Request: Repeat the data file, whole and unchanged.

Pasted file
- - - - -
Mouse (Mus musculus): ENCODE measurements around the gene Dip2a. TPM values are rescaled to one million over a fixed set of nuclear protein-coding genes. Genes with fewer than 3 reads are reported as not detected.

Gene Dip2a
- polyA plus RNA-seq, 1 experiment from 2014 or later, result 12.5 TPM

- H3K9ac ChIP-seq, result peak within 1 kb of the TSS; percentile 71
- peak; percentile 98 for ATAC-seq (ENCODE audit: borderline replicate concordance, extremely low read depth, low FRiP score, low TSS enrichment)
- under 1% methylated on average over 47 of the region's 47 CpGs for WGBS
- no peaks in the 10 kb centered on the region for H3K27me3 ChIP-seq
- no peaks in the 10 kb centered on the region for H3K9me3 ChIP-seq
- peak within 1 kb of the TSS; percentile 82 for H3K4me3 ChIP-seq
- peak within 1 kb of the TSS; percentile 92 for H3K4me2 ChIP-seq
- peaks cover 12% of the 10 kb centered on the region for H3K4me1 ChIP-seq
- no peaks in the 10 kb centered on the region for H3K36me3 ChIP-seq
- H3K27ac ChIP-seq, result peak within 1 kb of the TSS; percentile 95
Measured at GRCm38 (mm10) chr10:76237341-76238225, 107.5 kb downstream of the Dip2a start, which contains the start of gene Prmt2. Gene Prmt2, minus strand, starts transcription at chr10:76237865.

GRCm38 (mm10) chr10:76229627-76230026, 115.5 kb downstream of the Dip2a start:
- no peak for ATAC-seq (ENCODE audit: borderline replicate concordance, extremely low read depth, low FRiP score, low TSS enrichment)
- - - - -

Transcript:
Mouse (Mus musculus): ENCODE measurements around the gene Dip2a. TPM values are rescaled to one million over a fixed set of nuclear protein-coding genes. Genes with fewer than 3 reads are reported as not detected.

Gene Dip2a
- polyA plus RNA-seq, 1 experiment from 2014 or later, result 12.5 TPM

- H3K9ac ChIP-seq, result peak within 1 kb of the TSS; percentile 71
- peak; percentile 98 for ATAC-seq (ENCODE audit: borderline replicate concordance, extremely low read depth, low FRiP score, low TSS enrichment)
- under 1% methylated on average over 47 of the region's 47 CpGs for WGBS
- no peaks in the 10 kb centered on the region for H3K27me3 ChIP-seq
- no peaks in the 10 kb centered on the region for H3K9me3 ChIP-seq
- peak within 1 kb of the TSS; percentile 82 for H3K4me3 ChIP-seq
- peak within 1 kb of the TSS; percentile 92 for H3K4me2 ChIP-seq
- peaks cover 12% of the 10 kb centered on the region for H3K4me1 ChIP-seq
- no peaks in the 10 kb centered on the region for H3K36me3 ChIP-seq
- H3K27ac ChIP-seq, result peak within 1 kb of the TSS; percentile 95
Measured at GRCm38 (mm10) chr10:76237341-76238225, 107.5 kb downstream of the Dip2a start, which contains the start of gene Prmt2. Gene Prmt2, minus strand, starts transcription at chr10:76237865.

GRCm38 (mm10) chr10:76229627-76230026, 115.5 kb downstream of the Dip2a start:
- no peak for ATAC-seq (ENCODE audit: borderline replicate concordance, extremely low read depth, low FRiP score, low TSS enrichment)